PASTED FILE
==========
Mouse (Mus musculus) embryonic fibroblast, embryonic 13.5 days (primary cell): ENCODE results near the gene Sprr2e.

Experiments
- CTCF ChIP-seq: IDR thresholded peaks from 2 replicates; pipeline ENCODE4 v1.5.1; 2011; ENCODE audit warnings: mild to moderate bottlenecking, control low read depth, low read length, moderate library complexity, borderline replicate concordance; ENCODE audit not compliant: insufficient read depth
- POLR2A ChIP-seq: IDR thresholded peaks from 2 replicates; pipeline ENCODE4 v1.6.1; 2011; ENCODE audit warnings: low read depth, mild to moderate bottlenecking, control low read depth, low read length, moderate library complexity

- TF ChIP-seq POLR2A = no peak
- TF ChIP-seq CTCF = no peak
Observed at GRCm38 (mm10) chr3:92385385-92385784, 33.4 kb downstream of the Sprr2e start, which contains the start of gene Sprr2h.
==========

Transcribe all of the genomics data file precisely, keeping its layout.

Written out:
Mouse (Mus musculus) embryonic fibroblast, embryonic 13.5 days (primary cell): ENCODE results near the gene Sprr2e.

Experiments
- CTCF ChIP-seq: IDR thresholded peaks from 2 replicates; pipeline ENCODE4 v1.5.1; 2011; ENCODE audit warnings: mild to moderate bottlenecking, control low read depth, low read length, moderate library complexity, borderline replicate concordance; ENCODE audit not compliant: insufficient read depth
- POLR2A ChIP-seq: IDR thresholded peaks from 2 replicates; pipeline ENCODE4 v1.6.1; 2011; ENCODE audit warnings: low read depth, mild to moderate bottlenecking, control low read depth, low read length, moderate library complexity

- TF ChIP-seq POLR2A = no peak
- TF ChIP-seq CTCF = no peak
Observed at GRCm38 (mm10) chr3:92385385-92385784, 33.4 kb downstream of the Sprr2e start, which contains the start of gene Sprr2h.